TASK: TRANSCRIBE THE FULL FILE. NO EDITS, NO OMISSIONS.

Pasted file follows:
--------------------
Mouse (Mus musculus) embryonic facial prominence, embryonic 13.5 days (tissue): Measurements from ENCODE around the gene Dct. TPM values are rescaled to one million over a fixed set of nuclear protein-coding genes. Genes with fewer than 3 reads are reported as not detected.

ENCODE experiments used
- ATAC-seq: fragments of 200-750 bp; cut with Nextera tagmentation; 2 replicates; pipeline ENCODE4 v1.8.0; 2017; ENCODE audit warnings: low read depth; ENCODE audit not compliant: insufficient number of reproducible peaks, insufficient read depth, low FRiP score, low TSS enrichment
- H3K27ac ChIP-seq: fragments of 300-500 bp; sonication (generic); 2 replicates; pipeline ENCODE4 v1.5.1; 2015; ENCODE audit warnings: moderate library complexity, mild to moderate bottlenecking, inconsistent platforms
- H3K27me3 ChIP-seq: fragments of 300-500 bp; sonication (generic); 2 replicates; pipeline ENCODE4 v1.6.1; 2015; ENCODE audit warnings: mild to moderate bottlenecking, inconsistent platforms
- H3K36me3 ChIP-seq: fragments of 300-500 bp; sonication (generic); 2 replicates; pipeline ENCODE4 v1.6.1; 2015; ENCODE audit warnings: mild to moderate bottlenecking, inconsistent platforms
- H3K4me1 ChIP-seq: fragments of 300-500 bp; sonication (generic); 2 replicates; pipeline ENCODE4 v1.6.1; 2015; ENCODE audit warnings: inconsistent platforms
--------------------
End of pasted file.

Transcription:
Mouse (Mus musculus) embryonic facial prominence, embryonic 13.5 days (tissue): Measurements from ENCODE around the gene Dct. TPM values are rescaled to one million over a fixed set of nuclear protein-coding genes. Genes with fewer than 3 reads are reported as not detected.

ENCODE experiments used
- ATAC-seq: fragments of 200-750 bp; cut with Nextera tagmentation; 2 replicates; pipeline ENCODE4 v1.8.0; 2017; ENCODE audit warnings: low read depth; ENCODE audit not compliant: insufficient number of reproducible peaks, insufficient read depth, low FRiP score, low TSS enrichment
- H3K27ac ChIP-seq: fragments of 300-500 bp; sonication (generic); 2 replicates; pipeline ENCODE4 v1.5.1; 2015; ENCODE audit warnings: moderate library complexity, mild to moderate bottlenecking, inconsistent platforms
- H3K27me3 ChIP-seq: fragments of 300-500 bp; sonication (generic); 2 replicates; pipeline ENCODE4 v1.6.1; 2015; ENCODE audit warnings: mild to moderate bottlenecking, inconsistent platforms
- H3K36me3 ChIP-seq: fragments of 300-500 bp; sonication (generic); 2 replicates; pipeline ENCODE4 v1.6.1; 2015; ENCODE audit warnings: mild to moderate bottlenecking, inconsistent platforms
- H3K4me1 ChIP-seq: fragments of 300-500 bp; sonication (generic); 2 replicates; pipeline ENCODE4 v1.6.1; 2015; ENCODE audit warnings: inconsistent platforms